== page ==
Old Guys Surprise – Shoein’ in the Porkies
Nov 12, 2018 05:08PM
● By Editor
By Jim Joque of Snowshoe Magazine - November 12, 2018
While sitting on chairs around an old wooden table, a warm wood fire slowly burned in a stove, and a gas lantern lit up the small cabin room as two friends and I discussed our snowshoe hiking plans for the next day. Outside the cabin it was snowing. There was nearly a foot of fresh snow. Temperatures were in the teens by day and single digits by night.
Next door stood a woodshed equipped with a saw and axe, and we had about a 30-foot walk to the outhouse. Our vehicle was parked 70 yards away with a single-track trail leading to the cabin, as we hauled all our gear for our stay. Snow-laden balsams lined the trail and dotted the landscape around our camp.
This past February, my long-time camping and snowshoeing friends, Tom Link and Tom Clark, and I spent three days in a rustic cabin at Upper Michigan’s Porcupine Mountains Wilderness State Park.
In the cabin, there was no electricity, no indoor plumbing or water…. just bunk beds with mattresses, table and chairs, a kitchen counter with cupboards and a wood burning stove. The State Park rents out four rustic cabins in the winter. Sixteen cabins in total are available during the other seasons. Our cabin this winter was Gitche Gumee.
About Porcupine Mountains Wilderness State Park
The Porcupine Mountains are a series of relatively small mountains compared to mountains out west or east. They lie in northwest Upper Michigan and rest along the south shore of Lake Superior, the largest of the five Great Lakes. The highest point is Summit Peak at elevation 1,952 feet above sea level.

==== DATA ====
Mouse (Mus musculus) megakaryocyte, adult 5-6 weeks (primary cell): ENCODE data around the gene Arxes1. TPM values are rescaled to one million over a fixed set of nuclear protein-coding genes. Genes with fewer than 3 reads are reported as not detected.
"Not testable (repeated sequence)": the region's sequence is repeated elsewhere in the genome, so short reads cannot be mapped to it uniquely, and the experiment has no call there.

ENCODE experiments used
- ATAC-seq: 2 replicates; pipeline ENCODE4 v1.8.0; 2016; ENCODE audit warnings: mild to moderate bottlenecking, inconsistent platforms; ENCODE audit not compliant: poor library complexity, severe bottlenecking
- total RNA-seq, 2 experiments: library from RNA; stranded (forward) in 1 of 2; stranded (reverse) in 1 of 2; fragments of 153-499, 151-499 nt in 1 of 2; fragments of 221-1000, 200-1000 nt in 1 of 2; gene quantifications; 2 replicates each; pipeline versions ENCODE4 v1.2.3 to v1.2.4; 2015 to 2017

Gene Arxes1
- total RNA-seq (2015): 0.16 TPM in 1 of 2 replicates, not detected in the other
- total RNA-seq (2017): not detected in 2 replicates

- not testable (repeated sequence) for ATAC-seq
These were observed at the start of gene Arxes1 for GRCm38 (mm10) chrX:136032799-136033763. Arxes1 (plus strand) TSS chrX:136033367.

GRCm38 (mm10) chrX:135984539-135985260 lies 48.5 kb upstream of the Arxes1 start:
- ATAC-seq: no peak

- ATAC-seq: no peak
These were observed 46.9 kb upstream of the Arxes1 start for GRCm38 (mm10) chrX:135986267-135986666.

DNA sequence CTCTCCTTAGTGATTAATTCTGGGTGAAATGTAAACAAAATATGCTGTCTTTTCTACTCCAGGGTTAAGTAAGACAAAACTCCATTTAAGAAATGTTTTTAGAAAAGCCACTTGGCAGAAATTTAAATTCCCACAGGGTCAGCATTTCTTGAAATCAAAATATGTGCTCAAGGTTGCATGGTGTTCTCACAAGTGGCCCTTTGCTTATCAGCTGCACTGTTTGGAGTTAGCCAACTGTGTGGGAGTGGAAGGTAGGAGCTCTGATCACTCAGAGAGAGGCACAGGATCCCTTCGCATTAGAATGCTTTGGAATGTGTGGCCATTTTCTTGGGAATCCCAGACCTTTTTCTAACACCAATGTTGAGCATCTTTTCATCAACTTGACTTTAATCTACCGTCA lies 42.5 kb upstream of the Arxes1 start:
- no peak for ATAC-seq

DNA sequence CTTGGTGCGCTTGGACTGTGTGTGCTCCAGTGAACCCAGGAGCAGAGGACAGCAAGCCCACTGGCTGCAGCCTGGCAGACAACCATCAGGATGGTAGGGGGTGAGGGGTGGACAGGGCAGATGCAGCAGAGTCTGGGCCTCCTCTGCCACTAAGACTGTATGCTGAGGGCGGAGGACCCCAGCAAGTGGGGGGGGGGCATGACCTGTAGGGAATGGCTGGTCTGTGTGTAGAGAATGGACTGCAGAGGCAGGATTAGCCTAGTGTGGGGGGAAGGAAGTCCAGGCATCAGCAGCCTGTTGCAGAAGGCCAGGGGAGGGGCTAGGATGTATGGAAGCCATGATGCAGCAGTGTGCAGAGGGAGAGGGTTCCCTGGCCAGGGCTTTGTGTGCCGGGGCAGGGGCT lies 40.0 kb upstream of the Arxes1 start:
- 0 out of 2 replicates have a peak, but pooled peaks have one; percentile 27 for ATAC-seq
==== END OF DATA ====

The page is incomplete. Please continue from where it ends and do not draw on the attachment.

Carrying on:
The Porcupine Mountains Wilderness State Park includes 60,000 acres of pine, hemlock and hardwood. Of those acres, 35,000 are an uncut virgin forest. According to Michigan DNR, the federal government recognized the area as a National Natural Landmark.
In addition to mega beautiful trees, the park is home to inland lakes and ponds, miles of rivers and streams, rushing waterfalls, a long stretch of Lake Superior beach and magnificent flora and fauna. Black bears are plentiful in the park. But fortunately for us, they were hibernating during our visit.
For recreation, the park has 90 miles of hiking trails, a campground, backcountry camping, rustic cabins and wilderness yurts. Highlights include a visitor center with interpretive programs and an exhibition hall (open mid-May to mid-October), Summit Peak observation tower and an 18 hole disc golf course open during the warmer seasons.
In winter, there is a ski hill for downhill skiing and snowboarding, 42 KM of cross country ski trails with two warming shelters, and lantern lit snowshoeing events held at the ski hill. Snowshoers have many acres of land and trails to snowshoe, but need to stay off the ski trails.
Our Experience in the Porkies
The “Porkies,” as it is often referred, was definitely a Michigan winter wonderland when we were there this past winter. Our goal for our short stay was to snowshoe up the Escarpment Trail and catch a view of the popular and scenic 240-acre Lake of the Clouds below.